Irish Journal of Medical Science

, Volume 171, Issue 3, pp 155–157 | Cite as

Outcome of calcaneal fractures treated operatively and non-operatively. The effect of litigation on outcomes

  • B. S. Thornes
  • A. L. Collins
  • M. Timlin
  • J. Corrigan
Original Paper



The optimum management of calcaneal fractures is controversial. These injuries are frequently associated with compensation litigation, which effects the outcome.


To assess the outcome of operatively and conservatively managed intra-articular calcaneal fractures and to examine the effect of compensation litigation on outcome.


This was a retrospective study of calcaneal fractures from a single regional trauma unit, with management decided by the admitting consultant surgeon’s preference. Fifty-four patients (33 operative, 21 conservative) with an average follow-up of 40 months (range 14–78 months) were reviewed. Sixteen patients (30%) were pursuing a compensation case resulting from the injury.


Despite similar fractures, medical co-morbidity and trauma energy, significantly worse outcome scores were seen in litigants (p<0.0001). Footwear fitting problems were greater in litigants. Time off work was more than twice that of non-litigants (14.5 vs 6 months, p<0.01). Results were similar between the operative and non-operative groups in terms of functional score, footwear problems and time off work.


Litigation was the major determinant of outcome following calcaneal fracture repair, highlighting the unreliability of subjective evaluation in determining outcome in the face of litigation. No subset of patients appeared to significantly benefit from internal fixation of their fracture.


Internal Fixation Irish Journal Calcaneal Fracture Fracture Grade Physical Status Classification 
These keywords were added by machine and not by the authors. This process is experimental and the keywords may be updated as the learning algorithm improves.


Unable to display preview. Download preview PDF.

Unable to display preview. Download preview PDF.


  1. 1.
    O’Farrell DA, O’Byrne JM, McCabe J, Stephens MM. Fractures of the os calcis: improved results with internal fixation.Injury 1993; 24: 263–5.CrossRefPubMedGoogle Scholar
  2. 2.
    Crosby LA, Fitzgibbons TC. Open reduction and internal fixation of type II intra-articular calcaneal fractures.Foot Ankle Int 1996; 17: 253–8.PubMedGoogle Scholar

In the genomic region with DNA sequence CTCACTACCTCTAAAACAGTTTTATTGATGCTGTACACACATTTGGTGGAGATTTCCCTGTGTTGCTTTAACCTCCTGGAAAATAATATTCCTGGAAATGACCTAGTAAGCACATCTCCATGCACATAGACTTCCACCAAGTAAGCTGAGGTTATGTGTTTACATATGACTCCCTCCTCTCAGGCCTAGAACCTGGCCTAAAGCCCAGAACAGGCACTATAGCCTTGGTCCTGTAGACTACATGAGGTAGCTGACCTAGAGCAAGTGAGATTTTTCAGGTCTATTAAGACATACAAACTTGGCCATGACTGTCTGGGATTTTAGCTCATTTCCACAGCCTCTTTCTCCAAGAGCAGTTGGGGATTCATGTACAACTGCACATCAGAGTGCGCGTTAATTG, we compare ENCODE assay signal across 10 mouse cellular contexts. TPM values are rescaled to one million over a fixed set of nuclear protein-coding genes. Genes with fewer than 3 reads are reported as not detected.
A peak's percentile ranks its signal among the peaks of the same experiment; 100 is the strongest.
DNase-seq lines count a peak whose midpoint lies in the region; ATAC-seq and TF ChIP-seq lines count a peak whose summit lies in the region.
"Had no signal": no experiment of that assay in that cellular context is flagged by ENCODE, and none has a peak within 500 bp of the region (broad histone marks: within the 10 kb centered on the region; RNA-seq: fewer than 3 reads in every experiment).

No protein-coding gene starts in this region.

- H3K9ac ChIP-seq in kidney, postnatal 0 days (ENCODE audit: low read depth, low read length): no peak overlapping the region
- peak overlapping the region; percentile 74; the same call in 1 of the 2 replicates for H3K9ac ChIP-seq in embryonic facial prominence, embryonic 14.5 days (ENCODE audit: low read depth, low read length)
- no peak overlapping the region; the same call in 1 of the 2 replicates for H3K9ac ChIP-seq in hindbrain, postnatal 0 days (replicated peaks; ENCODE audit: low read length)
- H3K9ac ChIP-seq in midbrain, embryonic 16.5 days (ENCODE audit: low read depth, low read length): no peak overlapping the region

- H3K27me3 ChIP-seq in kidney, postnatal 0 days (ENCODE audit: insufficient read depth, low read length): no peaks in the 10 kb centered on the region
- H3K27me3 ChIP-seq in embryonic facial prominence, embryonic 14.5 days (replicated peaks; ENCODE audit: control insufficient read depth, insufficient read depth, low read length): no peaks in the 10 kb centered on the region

3. 3.
    Rodriguez-Merchan EC, Galindo E. Intra-articular displaced fractures of the calcaneus. Operative vs. non-operative treatment.Int Orthop 1999; 23: 63–5.CrossRefPubMedGoogle Scholar
  4. 4.
    Leung KS, Chan WS, Shen WY et al. Operative treatment of intra-articular fractures of the calcaneum. Medium-term results.J Bone Joint Surg 1993; 75-B: 196–201.Google Scholar
  5. 5.
    Thordarson DB, Krigger LE. Operative vs. non-operative treatment of intra-articular fractures of the calcaneus: a prospective randomized trial.Foot Ankle Int 1996; 17: 2–9.PubMedGoogle Scholar
  6. 6.
    Parmar HV, Triffit PD, Greg PJ. Intra-articular fractures of the calcaneum treated operatively or conservatively. A prospective study.J Bone Joint Surg 1993; 75-B: 932–7.Google Scholar
  7. 7.
    Kundel K, Funk E, Brutscher M, Bickel R. Calcaneal fractures: operative versus non-operative treatment.J Trauma 1996; 41: 839–45.CrossRefPubMedGoogle Scholar
  8. 8.
    Buckley RE, Meek RN. Comparison of open versus closed reduction of intra-articular calcaneal fractures.J Orthop Trauma 1992; 6: 216.CrossRefPubMedGoogle Scholar
  9. 9.
    Jarvholm U, Korner L, Thoren O, Wiklund LM. Fractures of the calcaneus. A comparison of open and closed treatment.Acta Orthop Scand 1984; 55: 652–6.PubMedCrossRefGoogle Scholar
  10. 10.
    Sanders R, Fortin P, DiPasquale T, Walling A. Operative treatment in 120 displaced intra-articular calcaneal fractures.Clin Orthop Rel Res 1995; 290: 87–95.Google Scholar
  11. 11.
    Crosby LA, Fitzgibbons T. Computerised tomography scanning of acute intra-articular fractures of the calcaneus: a new classification system.J Bone Joint Surg 1990; 72A: 852–9.Google Scholar
  12. 12.
    Essex-Lopresti P. The mechanism, reduction, technique and results in fractures of the os calcis.Br J Surg 1952; 39: 395–419.CrossRefPubMedGoogle Scholar
  13. 13.
    Soeur R, Remy R. Fractures of the calcaneus with displacement of the thalmic portion.J Bone Joint Surg 1975; 57-B: 413–21.Google Scholar
  14. 14.
    Shepard GJ, Sochart D, Christodoulou L, Doyle J. The effect of ongoing litigation on outcome scores following open reduction and internal fixation of the calcaneum.Injury 1998; 29: 499–501.CrossRefPubMedGoogle Scholar
  15. 15.
    Frieman BG, Fenlin JM. Anterior acromioplasty: effect of litigation and workers’ compensation.J Shoulder Elbow Surg 1995; 4: 175–81.CrossRefPubMedGoogle Scholar
  16. 16.
    Kay NR, Morris-Jones H. Pain clinic management of medico-legal litigants.Injury 1998; 29: 305–8.CrossRefPubMedGoogle Scholar
  17. 17.
    Blake C, Garrett M. Impact of litigation on quality of life outcomes in patients with chronic low back pain.Ir J Med Sci 1997; 166: 124–6.CrossRefPubMedGoogle Scholar
  18. 18.
    Owens WD, Felts JA, Spitznagel EL. ASA physical status classifications: a study of consistency of ratings.Anesthesiology 1978; 49: 239–43.CrossRefPubMedGoogle Scholar
  19. 19.
    Kerr PS, Prothero DL, Atkins RM. Assessing outcome following calcaneal fracture: a rational scoring system.Injury 1996; 27: 35–8.CrossRefPubMedGoogle Scholar

Copyright information

© Springer 2002

Authors and Affiliations

  • B. S. Thornes
    • 1
  • A. L. Collins
    • 1
  • M. Timlin
    • 1
  • J. Corrigan
    • 1
  1. 1.Department of Orthopaedic SurgeryWaterford Regional HospitalIreland

Personalised recommendations